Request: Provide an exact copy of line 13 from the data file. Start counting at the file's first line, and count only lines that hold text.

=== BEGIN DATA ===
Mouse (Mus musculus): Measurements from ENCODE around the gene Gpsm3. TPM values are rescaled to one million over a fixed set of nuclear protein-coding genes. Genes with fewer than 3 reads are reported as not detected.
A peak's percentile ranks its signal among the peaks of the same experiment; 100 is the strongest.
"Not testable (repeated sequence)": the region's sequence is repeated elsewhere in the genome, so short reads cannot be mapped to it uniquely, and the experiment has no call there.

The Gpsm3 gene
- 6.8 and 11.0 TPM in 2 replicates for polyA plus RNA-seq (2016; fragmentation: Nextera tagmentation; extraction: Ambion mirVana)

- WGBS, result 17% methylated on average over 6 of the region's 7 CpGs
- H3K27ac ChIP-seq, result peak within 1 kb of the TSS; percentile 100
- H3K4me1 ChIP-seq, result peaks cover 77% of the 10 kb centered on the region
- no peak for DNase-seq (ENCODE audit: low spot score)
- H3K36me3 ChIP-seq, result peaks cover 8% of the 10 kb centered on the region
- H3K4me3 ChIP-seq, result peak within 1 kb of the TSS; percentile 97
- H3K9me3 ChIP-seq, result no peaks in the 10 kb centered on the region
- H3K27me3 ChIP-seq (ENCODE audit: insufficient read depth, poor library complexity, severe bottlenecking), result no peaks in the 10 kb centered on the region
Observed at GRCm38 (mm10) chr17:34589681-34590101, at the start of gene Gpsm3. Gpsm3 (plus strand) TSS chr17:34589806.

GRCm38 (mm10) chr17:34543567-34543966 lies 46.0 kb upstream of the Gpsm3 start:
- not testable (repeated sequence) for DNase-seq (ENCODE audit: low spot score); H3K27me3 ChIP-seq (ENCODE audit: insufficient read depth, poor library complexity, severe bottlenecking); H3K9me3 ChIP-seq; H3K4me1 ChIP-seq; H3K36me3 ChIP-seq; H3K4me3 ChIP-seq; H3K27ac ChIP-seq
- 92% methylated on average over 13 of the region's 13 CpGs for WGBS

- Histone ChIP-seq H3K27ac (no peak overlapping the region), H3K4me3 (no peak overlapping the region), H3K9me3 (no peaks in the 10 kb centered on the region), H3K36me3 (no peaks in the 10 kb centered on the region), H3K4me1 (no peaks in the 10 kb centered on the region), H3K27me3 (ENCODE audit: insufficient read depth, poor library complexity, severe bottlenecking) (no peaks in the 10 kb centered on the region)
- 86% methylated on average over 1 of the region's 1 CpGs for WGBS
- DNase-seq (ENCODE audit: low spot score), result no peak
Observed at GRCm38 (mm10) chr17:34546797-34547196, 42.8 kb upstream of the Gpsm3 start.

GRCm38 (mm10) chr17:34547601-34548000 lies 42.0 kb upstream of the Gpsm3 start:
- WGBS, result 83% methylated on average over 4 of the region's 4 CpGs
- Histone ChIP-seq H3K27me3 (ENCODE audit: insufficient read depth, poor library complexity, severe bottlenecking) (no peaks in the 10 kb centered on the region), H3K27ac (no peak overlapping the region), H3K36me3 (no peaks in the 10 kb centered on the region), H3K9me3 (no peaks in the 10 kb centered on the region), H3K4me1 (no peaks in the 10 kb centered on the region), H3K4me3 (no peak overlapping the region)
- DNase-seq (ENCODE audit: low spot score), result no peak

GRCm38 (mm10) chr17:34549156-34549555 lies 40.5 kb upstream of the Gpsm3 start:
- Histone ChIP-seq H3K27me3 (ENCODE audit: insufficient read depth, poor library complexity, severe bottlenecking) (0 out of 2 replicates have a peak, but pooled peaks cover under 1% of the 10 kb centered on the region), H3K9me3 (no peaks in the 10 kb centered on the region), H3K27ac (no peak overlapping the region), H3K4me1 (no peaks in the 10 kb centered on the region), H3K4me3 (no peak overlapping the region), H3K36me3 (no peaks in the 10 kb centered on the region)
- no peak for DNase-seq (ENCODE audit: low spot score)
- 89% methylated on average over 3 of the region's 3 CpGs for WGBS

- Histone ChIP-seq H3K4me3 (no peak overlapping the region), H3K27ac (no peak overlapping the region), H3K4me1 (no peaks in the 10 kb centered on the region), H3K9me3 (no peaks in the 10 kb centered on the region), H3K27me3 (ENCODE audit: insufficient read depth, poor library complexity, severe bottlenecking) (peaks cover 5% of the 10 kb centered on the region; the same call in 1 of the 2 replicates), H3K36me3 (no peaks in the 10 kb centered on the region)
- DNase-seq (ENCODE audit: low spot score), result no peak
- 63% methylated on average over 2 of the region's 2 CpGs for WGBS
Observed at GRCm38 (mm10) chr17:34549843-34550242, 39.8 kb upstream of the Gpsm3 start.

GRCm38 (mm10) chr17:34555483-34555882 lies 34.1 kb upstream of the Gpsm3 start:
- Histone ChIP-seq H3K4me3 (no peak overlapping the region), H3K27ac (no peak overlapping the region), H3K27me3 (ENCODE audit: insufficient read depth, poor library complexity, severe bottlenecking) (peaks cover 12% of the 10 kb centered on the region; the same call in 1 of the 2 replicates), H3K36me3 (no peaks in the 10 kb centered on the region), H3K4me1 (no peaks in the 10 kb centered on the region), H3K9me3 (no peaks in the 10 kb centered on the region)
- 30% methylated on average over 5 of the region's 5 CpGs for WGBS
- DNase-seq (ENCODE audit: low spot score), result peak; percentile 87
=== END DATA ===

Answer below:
- H3K27me3 ChIP-seq (ENCODE audit: insufficient read depth, poor library complexity, severe bottlenecking), result no peaks in the 10 kb centered on the region